Value to the business: Policies can be easily enforced and evolved, allowing the business to be more agile and decrease time-to-data across your organization and avoid errors.
- Schema Monitoring and Automatic Sensitive Data Discovery
- Separating Policy Definition from Role Definition: Dynamic Attributes
- Policy Boolean Logic
- Exception-Based Policy Authoring
- Hierarchical Tag-Based Policy Definitions
- Subscription Policies: Benefits of Attribute-Based Table GRANTs
- Purpose-Based Exceptions
If you can’t prove you are applying controls correctly, does it even count? In other words, how can you prove to your legal, compliance, Chief Data Officer, etc that you’ve translated regulation, typically in written form, to code-based policy logic correctly?
Obviously the prior section, scalability and evolvability help solve this problem, because they remove the amount of policies that must be defined (and reviewed). However, if you define policy buried in SQL and complex interfaces only you can understand and prove, to include history of change, you have a trust but not-verify environment that is ripe for error. In addition to scalability and evolvability removing complexity, Immuta’s platform can also present policy in a natural language form, easily understood, along with an audit history of change to create a trust and verify environment.
Value to you: You can easily prove policy is being implemented correctly to business leaders concerned with compliance and risk.
Value to the business: Ability to meet any audit obligations to external parties and/or to your customers.
Stability and Repeatability
Up until now we’ve shown you how to build scalable, evolvable, and understandable policy through the Immuta user interface. However, to get stability and repeatability, you as engineers want and need to apply software engineering principles to how you manage policy. This is the automation around Immuta just like you need automation around your infrastructure and data pipelines.
Immuta was built with the “as-code” movement in mind, allowing you to, if desired, treat Immuta as ephemeral and represent state in source control.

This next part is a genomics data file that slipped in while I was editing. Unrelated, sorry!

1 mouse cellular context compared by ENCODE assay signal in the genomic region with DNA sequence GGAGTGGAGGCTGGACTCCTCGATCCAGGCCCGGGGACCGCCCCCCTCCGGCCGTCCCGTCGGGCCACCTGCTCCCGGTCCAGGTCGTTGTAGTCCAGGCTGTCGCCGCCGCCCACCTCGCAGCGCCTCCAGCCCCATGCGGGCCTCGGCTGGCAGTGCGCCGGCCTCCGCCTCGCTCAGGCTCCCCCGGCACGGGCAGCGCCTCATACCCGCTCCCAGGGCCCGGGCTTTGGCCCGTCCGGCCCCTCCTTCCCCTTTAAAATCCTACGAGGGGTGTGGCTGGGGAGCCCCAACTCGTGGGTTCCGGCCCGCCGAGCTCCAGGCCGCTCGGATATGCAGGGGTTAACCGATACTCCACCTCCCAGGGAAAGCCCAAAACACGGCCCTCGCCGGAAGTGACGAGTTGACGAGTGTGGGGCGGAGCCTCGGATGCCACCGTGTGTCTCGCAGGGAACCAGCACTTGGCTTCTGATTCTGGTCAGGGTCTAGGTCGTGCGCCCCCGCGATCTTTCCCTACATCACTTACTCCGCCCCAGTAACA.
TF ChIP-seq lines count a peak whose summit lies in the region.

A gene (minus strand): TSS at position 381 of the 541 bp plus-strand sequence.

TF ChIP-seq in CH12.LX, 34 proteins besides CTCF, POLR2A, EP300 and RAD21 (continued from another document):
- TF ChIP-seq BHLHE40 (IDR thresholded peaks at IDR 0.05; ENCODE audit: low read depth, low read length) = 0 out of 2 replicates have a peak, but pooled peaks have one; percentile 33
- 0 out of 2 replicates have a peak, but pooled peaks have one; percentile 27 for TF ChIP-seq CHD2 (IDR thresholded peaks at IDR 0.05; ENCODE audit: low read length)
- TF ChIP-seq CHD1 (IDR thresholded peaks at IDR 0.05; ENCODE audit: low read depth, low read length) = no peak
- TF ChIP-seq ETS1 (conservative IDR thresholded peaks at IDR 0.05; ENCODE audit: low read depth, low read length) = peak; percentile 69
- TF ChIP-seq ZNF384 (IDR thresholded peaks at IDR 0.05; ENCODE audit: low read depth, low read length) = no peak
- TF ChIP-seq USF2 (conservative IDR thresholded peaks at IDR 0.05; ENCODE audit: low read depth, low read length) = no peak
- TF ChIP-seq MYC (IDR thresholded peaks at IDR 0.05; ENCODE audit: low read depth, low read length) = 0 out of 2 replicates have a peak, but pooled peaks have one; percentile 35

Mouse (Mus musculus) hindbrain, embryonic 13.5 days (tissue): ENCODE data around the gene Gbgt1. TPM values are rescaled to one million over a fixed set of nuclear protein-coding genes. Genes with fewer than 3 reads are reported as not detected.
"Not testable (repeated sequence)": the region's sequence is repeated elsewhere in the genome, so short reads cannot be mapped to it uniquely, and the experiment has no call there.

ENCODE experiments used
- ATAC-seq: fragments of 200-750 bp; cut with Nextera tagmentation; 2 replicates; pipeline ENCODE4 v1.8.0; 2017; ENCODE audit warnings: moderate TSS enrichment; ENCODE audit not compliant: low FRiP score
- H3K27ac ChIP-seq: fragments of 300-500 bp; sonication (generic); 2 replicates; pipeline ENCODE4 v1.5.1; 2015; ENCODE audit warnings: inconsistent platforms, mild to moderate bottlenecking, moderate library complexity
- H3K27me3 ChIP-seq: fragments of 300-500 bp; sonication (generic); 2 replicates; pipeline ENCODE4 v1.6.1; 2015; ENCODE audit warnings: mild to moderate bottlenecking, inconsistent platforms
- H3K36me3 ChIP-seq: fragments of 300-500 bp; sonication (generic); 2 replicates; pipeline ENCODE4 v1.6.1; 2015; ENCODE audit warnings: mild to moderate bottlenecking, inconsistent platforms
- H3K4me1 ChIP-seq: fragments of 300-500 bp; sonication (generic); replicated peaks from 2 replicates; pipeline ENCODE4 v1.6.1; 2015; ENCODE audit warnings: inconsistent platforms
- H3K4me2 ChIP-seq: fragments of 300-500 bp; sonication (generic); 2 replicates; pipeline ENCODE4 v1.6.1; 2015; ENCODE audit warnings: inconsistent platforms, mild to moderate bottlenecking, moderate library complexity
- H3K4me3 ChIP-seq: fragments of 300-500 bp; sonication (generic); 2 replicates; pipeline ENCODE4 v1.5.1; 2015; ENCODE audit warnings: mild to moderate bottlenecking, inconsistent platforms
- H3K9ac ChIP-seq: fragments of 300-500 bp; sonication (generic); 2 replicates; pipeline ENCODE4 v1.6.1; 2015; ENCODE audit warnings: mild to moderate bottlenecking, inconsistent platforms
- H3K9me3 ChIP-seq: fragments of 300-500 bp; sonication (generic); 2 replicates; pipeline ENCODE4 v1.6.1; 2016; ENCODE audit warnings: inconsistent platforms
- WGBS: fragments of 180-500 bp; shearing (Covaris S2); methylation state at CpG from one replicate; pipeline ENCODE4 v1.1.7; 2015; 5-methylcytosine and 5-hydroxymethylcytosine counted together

Value to you: You can merge data policy management into your existing engineering paradigms and toolchains, allowing full automation of every component of Immuta.
Value to the business: Reduce time-to-data across the organization because policy management is stable and your time is being spent on more complex initiatives.
Heard of data mesh? As first defined by Zhamak Dehghani, “a data mesh is a type of data platform architecture that embraces the ubiquity of data in the enterprise by leveraging a domain-oriented, self-serve design.” You may have a data mesh and not even know it, for example, jurisdictions with strong data protections generally exert extraterritorial controls that prevent consumer or citizen data from being accessed or processed in other jurisdictions that do not afford comparable data protections and controls. What it means in practice for data management is that you need distributed stewardship for your data domains (physical and/or logical) across your organization. Put more concretely, you can’t have single “god” administrators that control everything from an access management perspective.
Immuta enables fine-grained data ownership and controls over organizational domains, allowing a data mesh environment for sharing data - embracing the ubiquity of your organization.
Value to you: You can enable different parts of your organization to manage their data policies in a self-serve manner without involving you in every step.
Value to the business: Make data available across the organization without the need to centralize both the data and authority over the data. This will free your organization to share more data more quickly than ever before.
- Separation of Policy Building from Data Tagging
- Data Ownership vs Data Governance
- Policy Approvals - COMING SOON
This section is only relevant if you are using more than one data warehouse / compute, for example, Databricks and Snowflake. Just like the big data era required the separation of compute from storage to scale, the “data compliance era” requires the separation of policy from compute to scale. This was made evident in the scalability and evolvability section, but requires a bit more critical details.
Legacy solutions, such as Apache Ranger, can only substantiate the abstraction of policy from compute in the Hadoop ecosystem. This is due to inconsistencies in how Ranger enforcement has been implemented in the other downstream compute/warehouse engines. That inconsistency arises not only from ensuring row, column, and anonymization techniques work the same in Databricks as they do in Snowflake, for example, but also from the need for additional roles to be created and managed in each system separately and inconsistently from the policy definitions. With Immuta, you have complete consistency without forcing new roles to be created into each individual warehouse’s paradigm.